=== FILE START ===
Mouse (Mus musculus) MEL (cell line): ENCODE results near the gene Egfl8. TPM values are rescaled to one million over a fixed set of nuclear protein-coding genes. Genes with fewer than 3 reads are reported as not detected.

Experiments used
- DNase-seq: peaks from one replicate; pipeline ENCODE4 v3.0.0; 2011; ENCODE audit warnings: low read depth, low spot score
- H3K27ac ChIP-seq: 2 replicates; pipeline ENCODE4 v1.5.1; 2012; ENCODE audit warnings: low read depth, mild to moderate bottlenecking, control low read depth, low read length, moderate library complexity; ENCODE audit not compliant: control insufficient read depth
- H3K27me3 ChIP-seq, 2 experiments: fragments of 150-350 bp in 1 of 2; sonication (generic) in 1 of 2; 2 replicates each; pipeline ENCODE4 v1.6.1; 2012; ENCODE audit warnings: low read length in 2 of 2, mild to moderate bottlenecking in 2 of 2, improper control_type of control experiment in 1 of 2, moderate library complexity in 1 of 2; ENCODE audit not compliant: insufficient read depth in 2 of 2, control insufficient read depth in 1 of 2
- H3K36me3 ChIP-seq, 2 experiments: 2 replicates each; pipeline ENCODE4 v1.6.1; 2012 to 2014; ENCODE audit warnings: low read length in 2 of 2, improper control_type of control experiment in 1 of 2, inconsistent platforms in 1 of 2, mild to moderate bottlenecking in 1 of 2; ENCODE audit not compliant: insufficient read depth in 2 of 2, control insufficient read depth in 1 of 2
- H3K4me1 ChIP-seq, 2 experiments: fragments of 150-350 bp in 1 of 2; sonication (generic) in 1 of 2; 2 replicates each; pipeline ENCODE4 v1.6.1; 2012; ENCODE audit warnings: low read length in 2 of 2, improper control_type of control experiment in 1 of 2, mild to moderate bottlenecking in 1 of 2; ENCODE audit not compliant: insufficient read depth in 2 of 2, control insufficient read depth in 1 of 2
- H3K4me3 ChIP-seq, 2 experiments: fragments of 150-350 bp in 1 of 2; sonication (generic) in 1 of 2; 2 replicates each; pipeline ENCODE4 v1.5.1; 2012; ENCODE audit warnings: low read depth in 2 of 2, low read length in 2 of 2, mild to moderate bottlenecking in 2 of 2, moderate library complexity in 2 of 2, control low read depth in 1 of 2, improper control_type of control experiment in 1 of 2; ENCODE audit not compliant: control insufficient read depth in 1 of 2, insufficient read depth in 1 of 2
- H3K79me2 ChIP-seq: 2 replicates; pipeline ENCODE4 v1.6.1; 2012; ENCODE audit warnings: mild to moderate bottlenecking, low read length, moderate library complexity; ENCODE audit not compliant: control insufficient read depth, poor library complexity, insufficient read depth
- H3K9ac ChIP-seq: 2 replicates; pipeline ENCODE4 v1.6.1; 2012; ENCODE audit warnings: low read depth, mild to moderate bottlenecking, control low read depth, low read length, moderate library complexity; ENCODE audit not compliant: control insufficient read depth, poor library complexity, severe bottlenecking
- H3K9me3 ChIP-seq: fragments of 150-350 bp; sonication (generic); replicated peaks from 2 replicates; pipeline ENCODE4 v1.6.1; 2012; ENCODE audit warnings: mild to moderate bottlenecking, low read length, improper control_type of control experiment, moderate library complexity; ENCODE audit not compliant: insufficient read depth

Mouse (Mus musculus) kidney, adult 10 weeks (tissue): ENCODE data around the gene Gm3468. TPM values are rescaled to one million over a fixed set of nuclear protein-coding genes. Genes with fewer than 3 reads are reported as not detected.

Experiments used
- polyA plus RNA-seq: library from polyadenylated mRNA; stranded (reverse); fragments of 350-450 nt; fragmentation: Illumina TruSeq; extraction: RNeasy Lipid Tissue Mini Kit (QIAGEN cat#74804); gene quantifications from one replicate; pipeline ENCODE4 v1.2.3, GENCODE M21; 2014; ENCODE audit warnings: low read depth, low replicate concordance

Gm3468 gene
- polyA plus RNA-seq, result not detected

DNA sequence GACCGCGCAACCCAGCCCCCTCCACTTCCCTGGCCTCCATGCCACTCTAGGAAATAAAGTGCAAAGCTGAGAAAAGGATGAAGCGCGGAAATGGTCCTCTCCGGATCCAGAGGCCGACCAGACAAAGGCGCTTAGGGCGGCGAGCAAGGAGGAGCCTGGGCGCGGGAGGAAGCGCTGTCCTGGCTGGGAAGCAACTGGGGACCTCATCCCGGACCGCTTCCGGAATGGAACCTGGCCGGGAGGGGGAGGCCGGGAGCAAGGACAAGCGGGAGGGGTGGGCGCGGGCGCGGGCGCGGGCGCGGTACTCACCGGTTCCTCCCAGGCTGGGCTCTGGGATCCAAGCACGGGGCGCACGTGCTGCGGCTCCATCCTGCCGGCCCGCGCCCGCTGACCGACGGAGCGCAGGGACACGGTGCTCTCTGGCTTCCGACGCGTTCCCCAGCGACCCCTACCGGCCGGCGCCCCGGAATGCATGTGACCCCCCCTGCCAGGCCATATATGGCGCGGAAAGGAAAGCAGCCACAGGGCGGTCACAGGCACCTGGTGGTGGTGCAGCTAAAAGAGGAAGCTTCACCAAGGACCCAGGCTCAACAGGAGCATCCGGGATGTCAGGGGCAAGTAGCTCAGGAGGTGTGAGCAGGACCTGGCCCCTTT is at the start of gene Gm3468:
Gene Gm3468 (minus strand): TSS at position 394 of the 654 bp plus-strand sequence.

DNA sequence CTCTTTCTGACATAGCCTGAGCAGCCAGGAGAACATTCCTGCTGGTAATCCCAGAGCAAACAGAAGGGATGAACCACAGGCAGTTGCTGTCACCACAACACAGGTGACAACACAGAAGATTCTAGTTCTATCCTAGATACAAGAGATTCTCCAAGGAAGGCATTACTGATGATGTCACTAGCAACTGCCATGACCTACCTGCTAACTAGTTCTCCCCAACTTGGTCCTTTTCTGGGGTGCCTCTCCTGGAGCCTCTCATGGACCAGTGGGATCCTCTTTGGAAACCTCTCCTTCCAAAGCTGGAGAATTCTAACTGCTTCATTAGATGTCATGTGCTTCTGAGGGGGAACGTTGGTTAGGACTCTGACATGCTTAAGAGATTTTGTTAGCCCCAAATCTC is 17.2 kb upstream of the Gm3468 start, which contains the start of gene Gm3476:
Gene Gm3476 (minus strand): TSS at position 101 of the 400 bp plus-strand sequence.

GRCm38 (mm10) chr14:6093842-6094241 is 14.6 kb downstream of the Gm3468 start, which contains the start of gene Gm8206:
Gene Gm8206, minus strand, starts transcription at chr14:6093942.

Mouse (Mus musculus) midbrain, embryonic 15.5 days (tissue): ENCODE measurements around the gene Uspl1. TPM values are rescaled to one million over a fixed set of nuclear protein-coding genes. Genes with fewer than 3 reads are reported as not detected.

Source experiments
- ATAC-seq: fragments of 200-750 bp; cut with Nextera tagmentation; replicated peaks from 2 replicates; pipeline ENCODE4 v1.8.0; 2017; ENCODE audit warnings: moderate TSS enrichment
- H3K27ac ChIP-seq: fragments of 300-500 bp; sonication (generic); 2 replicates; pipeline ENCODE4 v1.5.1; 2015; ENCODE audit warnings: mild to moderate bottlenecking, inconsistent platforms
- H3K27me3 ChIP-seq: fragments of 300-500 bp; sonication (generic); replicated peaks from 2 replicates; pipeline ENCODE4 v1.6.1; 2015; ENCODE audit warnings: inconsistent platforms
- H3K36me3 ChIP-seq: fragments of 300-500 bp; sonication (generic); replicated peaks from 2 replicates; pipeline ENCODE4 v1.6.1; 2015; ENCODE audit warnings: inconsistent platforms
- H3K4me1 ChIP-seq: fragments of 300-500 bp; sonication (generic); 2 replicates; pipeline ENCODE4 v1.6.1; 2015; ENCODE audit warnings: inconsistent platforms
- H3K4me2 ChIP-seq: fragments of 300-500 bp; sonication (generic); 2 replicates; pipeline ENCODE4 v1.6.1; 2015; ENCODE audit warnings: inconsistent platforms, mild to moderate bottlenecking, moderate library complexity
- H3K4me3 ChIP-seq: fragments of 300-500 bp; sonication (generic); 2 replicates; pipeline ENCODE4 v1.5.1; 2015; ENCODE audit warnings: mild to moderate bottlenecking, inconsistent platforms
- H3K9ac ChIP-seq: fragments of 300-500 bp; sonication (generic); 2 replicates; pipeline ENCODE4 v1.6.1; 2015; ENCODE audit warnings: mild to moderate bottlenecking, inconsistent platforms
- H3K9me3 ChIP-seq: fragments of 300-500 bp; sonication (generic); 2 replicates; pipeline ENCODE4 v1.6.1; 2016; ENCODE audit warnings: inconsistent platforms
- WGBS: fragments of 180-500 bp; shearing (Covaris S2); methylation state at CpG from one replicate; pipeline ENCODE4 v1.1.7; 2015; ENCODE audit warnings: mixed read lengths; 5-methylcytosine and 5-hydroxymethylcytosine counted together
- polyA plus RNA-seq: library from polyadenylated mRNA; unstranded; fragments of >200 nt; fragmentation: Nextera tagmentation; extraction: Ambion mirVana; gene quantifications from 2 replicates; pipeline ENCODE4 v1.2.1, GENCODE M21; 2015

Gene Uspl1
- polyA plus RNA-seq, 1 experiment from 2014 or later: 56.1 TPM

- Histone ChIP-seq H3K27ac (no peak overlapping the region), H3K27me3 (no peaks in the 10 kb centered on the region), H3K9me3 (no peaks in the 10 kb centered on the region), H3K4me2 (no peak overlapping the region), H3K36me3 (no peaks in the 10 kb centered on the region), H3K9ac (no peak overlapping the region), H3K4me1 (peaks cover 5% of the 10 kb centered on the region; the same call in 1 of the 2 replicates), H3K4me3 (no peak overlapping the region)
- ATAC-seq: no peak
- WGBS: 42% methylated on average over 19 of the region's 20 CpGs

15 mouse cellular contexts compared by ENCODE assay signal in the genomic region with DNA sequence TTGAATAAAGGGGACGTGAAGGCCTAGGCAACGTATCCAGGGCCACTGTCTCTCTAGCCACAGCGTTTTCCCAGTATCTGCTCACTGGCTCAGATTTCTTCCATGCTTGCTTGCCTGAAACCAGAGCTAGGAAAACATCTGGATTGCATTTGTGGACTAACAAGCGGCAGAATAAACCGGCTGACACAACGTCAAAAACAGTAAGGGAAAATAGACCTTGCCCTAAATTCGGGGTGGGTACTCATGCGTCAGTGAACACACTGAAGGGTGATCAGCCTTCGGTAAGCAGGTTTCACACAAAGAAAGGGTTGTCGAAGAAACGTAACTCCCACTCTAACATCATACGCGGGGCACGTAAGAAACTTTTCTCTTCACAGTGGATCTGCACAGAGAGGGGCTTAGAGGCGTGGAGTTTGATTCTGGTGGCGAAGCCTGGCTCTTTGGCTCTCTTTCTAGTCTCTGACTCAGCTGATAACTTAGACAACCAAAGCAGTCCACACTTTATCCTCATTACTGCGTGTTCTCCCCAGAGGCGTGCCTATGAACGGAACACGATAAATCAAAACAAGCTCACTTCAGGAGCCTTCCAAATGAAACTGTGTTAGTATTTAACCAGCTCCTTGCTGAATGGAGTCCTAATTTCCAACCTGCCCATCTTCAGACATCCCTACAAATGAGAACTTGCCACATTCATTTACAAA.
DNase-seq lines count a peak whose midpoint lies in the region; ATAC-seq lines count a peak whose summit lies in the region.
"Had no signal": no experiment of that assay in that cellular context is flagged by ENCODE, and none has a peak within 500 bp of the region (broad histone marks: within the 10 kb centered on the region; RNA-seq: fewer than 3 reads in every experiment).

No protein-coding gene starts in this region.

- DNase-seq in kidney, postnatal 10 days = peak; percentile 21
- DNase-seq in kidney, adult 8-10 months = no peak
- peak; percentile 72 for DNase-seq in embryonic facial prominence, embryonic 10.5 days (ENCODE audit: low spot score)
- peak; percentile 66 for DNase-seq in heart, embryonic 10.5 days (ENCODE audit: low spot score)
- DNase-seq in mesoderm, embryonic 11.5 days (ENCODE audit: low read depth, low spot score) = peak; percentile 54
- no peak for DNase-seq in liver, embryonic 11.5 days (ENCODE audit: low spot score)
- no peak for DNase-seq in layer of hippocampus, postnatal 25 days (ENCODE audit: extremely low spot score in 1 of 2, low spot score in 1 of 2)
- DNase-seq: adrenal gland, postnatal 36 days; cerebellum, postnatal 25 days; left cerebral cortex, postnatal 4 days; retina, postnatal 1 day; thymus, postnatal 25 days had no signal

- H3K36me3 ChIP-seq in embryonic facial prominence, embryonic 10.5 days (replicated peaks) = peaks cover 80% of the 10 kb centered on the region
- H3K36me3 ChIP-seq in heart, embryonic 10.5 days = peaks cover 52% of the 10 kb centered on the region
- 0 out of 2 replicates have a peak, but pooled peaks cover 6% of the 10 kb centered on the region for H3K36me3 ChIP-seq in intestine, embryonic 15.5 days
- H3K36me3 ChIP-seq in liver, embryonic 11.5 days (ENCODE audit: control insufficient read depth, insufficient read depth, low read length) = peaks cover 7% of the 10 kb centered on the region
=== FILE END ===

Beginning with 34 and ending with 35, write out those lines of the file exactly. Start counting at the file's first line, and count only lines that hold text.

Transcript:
- WGBS: fragments of 180-500 bp; shearing (Covaris S2); methylation state at CpG from one replicate; pipeline ENCODE4 v1.1.7; 2015; ENCODE audit warnings: mixed read lengths; 5-methylcytosine and 5-hydroxymethylcytosine counted together
- polyA plus RNA-seq: library from polyadenylated mRNA; unstranded; fragments of >200 nt; fragmentation: Nextera tagmentation; extraction: Ambion mirVana; gene quantifications from 2 replicates; pipeline ENCODE4 v1.2.1, GENCODE M21; 2015